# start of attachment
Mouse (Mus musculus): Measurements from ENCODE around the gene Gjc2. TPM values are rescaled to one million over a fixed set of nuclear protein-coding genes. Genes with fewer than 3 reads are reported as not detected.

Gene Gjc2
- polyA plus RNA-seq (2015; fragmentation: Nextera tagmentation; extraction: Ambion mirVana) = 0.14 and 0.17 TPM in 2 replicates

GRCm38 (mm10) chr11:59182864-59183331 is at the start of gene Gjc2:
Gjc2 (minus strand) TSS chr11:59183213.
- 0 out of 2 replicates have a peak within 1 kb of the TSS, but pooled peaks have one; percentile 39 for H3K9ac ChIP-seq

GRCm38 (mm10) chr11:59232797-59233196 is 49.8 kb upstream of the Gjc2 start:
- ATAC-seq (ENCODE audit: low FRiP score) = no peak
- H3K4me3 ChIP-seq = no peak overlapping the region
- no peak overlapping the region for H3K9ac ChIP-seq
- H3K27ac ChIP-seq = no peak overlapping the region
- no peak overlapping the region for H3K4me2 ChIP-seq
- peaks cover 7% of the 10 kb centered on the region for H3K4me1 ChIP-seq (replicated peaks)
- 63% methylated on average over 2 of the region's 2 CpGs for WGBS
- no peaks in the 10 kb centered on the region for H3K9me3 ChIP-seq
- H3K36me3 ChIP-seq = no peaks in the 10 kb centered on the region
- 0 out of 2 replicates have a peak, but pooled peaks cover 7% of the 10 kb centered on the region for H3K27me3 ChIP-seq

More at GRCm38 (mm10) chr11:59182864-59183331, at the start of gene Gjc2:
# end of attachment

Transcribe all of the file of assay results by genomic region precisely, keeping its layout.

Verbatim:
Mouse (Mus musculus): Measurements from ENCODE around the gene Gjc2. TPM values are rescaled to one million over a fixed set of nuclear protein-coding genes. Genes with fewer than 3 reads are reported as not detected.

Gene Gjc2
- polyA plus RNA-seq (2015; fragmentation: Nextera tagmentation; extraction: Ambion mirVana) = 0.14 and 0.17 TPM in 2 replicates

GRCm38 (mm10) chr11:59182864-59183331 is at the start of gene Gjc2:
Gjc2 (minus strand) TSS chr11:59183213.
- 0 out of 2 replicates have a peak within 1 kb of the TSS, but pooled peaks have one; percentile 39 for H3K9ac ChIP-seq

GRCm38 (mm10) chr11:59232797-59233196 is 49.8 kb upstream of the Gjc2 start:
- ATAC-seq (ENCODE audit: low FRiP score) = no peak
- H3K4me3 ChIP-seq = no peak overlapping the region
- no peak overlapping the region for H3K9ac ChIP-seq
- H3K27ac ChIP-seq = no peak overlapping the region
- no peak overlapping the region for H3K4me2 ChIP-seq
- peaks cover 7% of the 10 kb centered on the region for H3K4me1 ChIP-seq (replicated peaks)
- 63% methylated on average over 2 of the region's 2 CpGs for WGBS
- no peaks in the 10 kb centered on the region for H3K9me3 ChIP-seq
- H3K36me3 ChIP-seq = no peaks in the 10 kb centered on the region
- 0 out of 2 replicates have a peak, but pooled peaks cover 7% of the 10 kb centered on the region for H3K27me3 ChIP-seq

More at GRCm38 (mm10) chr11:59182864-59183331, at the start of gene Gjc2: